+5.6%

Growing at 5.6% in convenience stores, bags represent “by far the biggest growth opportunity for retailers”.

– Perfetti Van Melle

“Convenience retailers should focus on shopper missions as this is where the most growth potential is. Top-up shops, food to go and meal for tonight are the three most popular missions and are all in growth with no sign of slowing down.

“Confectionery will always be a treat product and is versatile enough to fit into any basket regardless of the mission. This represents a significant opportunity for convenience retailers and demonstrates why it’s so important to offer breadth of range to maximise sales,” he said.

Confectionery may have a broad appeal, but the category hasn’t been isolated from changing shopper habits. Roberts highlighted changes in the way consumers approach their weekly shop and warned that there is a risk of losing out to the big multiples even when it comes to single bar impulse sales – traditionally the strong suit of convenience retailing.

“As with most categories, confectionery has seen a shift in shopper habits. Convenience remains the largest segment but store size is no longer a defining factor, instead 62% of people are using supermarkets for top-up shops compared to 56% using impulse stores,” he said.

One pound sweet zone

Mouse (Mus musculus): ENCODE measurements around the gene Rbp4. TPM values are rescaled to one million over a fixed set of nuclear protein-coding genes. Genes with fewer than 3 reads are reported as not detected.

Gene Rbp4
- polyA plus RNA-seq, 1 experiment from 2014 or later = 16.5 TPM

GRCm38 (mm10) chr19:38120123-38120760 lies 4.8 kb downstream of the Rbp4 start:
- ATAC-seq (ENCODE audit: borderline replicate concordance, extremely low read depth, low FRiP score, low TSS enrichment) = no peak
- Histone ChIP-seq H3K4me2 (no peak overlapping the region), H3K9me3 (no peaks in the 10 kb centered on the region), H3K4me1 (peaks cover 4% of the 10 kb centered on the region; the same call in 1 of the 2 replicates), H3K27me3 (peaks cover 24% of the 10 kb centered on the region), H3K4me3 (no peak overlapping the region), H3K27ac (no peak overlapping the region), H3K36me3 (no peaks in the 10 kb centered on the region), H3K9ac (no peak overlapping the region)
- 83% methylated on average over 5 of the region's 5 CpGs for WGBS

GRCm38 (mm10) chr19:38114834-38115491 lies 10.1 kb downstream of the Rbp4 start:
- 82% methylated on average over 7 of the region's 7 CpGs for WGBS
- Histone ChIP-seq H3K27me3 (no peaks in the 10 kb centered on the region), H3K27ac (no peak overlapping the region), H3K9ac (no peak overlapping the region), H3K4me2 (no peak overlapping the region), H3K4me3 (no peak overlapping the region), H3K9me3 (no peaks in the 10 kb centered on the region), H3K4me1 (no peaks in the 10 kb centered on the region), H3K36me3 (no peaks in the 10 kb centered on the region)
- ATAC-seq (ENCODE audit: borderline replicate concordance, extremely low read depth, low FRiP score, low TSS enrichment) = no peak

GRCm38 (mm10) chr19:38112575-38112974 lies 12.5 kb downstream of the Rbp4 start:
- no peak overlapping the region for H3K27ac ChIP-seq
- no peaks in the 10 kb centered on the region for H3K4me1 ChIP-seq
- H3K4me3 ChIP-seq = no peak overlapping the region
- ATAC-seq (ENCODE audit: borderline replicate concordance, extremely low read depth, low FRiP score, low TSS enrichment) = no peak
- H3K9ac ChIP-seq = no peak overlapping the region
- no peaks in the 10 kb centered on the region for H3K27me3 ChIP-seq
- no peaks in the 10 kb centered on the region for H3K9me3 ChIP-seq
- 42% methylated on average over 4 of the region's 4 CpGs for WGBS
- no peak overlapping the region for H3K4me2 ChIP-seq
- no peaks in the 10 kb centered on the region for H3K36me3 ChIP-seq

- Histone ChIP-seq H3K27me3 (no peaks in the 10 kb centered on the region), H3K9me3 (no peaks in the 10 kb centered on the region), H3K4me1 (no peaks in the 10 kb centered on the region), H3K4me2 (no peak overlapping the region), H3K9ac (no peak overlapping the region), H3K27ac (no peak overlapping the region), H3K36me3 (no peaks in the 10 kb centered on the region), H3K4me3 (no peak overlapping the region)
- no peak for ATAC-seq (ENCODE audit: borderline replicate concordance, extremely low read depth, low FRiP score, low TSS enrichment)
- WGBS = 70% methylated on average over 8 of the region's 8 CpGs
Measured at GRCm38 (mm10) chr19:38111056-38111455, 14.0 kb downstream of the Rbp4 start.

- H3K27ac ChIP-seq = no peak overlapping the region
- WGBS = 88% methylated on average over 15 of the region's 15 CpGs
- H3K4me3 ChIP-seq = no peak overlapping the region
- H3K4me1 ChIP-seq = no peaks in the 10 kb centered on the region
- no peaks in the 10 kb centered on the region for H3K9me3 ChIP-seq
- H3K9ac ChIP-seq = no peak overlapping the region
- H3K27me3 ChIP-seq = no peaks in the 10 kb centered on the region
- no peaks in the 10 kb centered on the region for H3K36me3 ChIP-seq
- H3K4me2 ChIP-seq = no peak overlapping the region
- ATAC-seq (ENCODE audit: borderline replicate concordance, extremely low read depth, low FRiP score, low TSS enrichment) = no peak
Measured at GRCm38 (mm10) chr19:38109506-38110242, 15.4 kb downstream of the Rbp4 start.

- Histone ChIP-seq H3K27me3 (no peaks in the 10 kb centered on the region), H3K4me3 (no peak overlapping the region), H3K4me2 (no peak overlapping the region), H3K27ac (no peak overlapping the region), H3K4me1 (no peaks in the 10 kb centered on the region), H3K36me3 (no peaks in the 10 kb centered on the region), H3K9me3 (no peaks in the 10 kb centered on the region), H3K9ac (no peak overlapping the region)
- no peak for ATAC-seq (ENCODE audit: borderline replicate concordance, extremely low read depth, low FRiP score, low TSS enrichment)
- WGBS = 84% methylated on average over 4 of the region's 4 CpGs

One pound zones can turn heads in convenience.

If retailers want to take the fight to the supermarkets, Roberts suggests offering a range with the breadth to compete, as well as playing to traditional c-store strengths.

“Offer breadth of range to enhance customer choice at shelf, not just within flavours but within positioning, texture and ingredients.

“Convenience stores have the greatest market share for kids and singles purchase, and 90% of purchases are finalised in store. Play to your strengths and ensure your main fixture is eye-catching and easy to navigate.

“Mints and gum are key offerings for the on-the-go convenience consumer, so make sure these are placed prominently at point of purchase to capture impulse sales.

Consider creating a highly visible £1 zone where you stock PMPs or multibuy deals in a central position.

“Consider creating a highly-visible £1 zone where you stock PMPs or place multibuy deals in a central position of the fixture with sign-posting to grab attention. Dual-face best sellers to ensure they remain in stock,” he said.

Andy Mutton, sales director at Storck UK, the firm behind Werther’s, also highlighted the importance of solid merchandising to confectionery sales, and he offered some advice for retailers. 

“Retailers should make the fixture easy for shoppers to navigate, laying it out in a logical way that will facilitate category growth,” said Mutton.

“There has been a noticeable increase in retailers segmenting their confectionery aisles according to consumer occasions or sub segments, thus making it easier for shoppers to engage with the category, for example sugar confectionery, on-the-go and gifts.”